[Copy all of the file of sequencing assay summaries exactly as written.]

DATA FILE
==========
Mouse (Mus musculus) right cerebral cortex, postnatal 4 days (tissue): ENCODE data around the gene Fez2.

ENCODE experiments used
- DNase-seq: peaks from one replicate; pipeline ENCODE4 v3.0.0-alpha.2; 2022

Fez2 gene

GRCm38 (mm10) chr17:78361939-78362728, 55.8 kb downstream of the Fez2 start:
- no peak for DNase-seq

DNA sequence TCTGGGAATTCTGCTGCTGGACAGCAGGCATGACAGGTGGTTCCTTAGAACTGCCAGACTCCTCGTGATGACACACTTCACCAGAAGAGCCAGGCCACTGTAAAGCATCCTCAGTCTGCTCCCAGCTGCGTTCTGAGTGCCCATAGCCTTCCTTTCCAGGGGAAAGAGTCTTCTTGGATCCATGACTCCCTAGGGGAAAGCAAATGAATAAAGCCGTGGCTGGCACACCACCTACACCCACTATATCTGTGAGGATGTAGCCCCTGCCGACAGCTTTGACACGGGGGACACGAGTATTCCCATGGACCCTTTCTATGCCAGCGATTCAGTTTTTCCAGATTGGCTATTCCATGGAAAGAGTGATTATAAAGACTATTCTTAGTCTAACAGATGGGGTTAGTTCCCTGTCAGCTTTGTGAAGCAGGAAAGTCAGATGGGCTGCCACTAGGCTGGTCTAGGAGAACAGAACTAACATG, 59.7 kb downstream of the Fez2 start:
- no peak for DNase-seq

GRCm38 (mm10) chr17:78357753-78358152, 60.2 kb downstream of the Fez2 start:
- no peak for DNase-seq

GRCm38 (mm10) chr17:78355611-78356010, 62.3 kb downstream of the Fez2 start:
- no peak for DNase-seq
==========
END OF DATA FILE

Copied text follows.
Mouse (Mus musculus) right cerebral cortex, postnatal 4 days (tissue): ENCODE data around the gene Fez2.

ENCODE experiments used
- DNase-seq: peaks from one replicate; pipeline ENCODE4 v3.0.0-alpha.2; 2022

Fez2 gene

GRCm38 (mm10) chr17:78361939-78362728, 55.8 kb downstream of the Fez2 start:
- no peak for DNase-seq

DNA sequence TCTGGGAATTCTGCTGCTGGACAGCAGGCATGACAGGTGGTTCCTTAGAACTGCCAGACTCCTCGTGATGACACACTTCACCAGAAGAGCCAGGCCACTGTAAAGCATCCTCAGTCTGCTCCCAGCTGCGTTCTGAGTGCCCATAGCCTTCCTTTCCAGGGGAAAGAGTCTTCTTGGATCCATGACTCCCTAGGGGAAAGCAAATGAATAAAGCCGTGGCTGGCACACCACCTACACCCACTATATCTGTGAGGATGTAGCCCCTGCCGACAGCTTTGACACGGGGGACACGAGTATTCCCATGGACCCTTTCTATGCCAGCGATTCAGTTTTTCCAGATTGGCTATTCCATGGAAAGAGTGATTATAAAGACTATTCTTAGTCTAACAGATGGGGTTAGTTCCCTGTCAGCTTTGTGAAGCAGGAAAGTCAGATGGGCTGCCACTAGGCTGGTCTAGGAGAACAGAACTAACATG, 59.7 kb downstream of the Fez2 start:
- no peak for DNase-seq

GRCm38 (mm10) chr17:78357753-78358152, 60.2 kb downstream of the Fez2 start:
- no peak for DNase-seq

GRCm38 (mm10) chr17:78355611-78356010, 62.3 kb downstream of the Fez2 start:
- no peak for DNase-seq